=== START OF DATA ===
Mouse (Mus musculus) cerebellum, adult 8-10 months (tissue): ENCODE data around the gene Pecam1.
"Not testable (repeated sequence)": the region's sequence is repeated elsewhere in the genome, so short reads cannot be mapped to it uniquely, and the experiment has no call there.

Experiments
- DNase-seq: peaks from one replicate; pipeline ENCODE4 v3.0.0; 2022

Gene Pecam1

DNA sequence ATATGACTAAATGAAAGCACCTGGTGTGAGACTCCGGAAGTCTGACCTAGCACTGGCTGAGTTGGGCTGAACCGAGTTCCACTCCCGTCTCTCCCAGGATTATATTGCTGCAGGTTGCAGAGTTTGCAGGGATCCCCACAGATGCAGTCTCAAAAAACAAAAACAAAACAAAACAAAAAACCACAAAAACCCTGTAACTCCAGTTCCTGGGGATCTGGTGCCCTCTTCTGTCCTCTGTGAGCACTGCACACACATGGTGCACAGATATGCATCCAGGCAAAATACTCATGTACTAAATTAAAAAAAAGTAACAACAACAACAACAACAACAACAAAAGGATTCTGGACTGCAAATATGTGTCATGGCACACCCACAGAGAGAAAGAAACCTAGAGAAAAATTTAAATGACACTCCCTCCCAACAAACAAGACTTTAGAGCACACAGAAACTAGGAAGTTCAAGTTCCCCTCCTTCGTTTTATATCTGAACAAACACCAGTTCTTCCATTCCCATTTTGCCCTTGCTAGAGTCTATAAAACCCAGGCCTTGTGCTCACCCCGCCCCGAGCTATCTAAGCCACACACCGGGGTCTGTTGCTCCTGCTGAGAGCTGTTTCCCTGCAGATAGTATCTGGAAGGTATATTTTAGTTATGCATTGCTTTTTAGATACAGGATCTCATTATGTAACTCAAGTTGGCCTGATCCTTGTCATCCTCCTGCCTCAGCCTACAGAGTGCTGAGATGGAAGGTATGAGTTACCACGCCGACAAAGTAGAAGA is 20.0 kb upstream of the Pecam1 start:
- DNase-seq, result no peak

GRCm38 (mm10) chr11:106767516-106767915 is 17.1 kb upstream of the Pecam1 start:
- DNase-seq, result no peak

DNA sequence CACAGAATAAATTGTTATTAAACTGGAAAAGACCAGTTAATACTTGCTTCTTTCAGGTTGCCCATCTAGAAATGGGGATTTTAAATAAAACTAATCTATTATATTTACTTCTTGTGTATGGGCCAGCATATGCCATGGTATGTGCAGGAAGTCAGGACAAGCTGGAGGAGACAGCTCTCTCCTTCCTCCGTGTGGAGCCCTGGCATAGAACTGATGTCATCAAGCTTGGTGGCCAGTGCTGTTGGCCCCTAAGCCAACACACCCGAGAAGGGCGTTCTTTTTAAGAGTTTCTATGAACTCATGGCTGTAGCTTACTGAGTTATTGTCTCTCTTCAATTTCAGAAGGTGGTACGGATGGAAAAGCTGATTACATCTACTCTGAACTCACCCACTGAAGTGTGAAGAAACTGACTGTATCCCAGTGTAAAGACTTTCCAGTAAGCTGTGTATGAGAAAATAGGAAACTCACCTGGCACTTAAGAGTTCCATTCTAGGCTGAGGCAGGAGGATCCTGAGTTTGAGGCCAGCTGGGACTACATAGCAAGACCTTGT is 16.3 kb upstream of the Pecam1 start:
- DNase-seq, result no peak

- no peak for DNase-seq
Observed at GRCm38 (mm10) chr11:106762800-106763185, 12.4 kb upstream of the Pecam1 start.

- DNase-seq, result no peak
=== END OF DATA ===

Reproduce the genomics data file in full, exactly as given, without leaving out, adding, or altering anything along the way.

Mouse (Mus musculus) cerebellum, adult 8-10 months (tissue): ENCODE data around the gene Pecam1.
"Not testable (repeated sequence)": the region's sequence is repeated elsewhere in the genome, so short reads cannot be mapped to it uniquely, and the experiment has no call there.

Experiments
- DNase-seq: peaks from one replicate; pipeline ENCODE4 v3.0.0; 2022

Gene Pecam1

DNA sequence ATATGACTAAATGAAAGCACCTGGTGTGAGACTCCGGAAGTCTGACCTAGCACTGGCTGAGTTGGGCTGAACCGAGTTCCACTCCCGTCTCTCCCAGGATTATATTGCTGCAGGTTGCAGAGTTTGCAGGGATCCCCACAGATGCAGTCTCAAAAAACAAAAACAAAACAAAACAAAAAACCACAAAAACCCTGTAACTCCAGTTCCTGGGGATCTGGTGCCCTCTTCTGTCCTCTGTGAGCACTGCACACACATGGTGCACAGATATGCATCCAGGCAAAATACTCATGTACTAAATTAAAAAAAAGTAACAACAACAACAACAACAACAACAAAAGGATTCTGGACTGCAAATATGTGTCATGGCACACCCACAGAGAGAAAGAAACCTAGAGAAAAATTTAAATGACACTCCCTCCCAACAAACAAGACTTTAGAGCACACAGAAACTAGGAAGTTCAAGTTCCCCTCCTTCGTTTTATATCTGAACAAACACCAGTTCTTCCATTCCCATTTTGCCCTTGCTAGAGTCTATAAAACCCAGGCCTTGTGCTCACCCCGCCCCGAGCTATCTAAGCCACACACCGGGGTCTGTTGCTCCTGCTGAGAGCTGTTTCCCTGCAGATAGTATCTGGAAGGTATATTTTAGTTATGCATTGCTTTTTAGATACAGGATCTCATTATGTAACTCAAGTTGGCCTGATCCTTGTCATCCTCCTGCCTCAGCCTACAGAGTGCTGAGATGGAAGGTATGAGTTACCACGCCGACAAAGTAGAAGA is 20.0 kb upstream of the Pecam1 start:
- DNase-seq, result no peak

GRCm38 (mm10) chr11:106767516-106767915 is 17.1 kb upstream of the Pecam1 start:
- DNase-seq, result no peak

DNA sequence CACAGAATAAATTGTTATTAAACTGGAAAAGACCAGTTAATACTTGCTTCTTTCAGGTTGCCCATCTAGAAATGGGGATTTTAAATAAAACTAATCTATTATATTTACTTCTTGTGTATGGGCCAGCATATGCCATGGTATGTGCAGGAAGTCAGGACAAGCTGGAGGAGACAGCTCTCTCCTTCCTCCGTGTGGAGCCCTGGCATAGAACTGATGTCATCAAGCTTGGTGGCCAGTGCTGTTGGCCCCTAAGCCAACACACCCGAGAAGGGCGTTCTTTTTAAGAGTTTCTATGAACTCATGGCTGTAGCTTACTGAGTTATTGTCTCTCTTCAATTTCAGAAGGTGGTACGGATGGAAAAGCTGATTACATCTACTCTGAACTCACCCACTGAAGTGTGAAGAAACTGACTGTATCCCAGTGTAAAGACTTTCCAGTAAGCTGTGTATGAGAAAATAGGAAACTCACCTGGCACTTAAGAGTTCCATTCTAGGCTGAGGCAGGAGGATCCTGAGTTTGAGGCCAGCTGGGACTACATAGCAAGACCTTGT is 16.3 kb upstream of the Pecam1 start:
- DNase-seq, result no peak

- no peak for DNase-seq
Observed at GRCm38 (mm10) chr11:106762800-106763185, 12.4 kb upstream of the Pecam1 start.

- DNase-seq, result no peak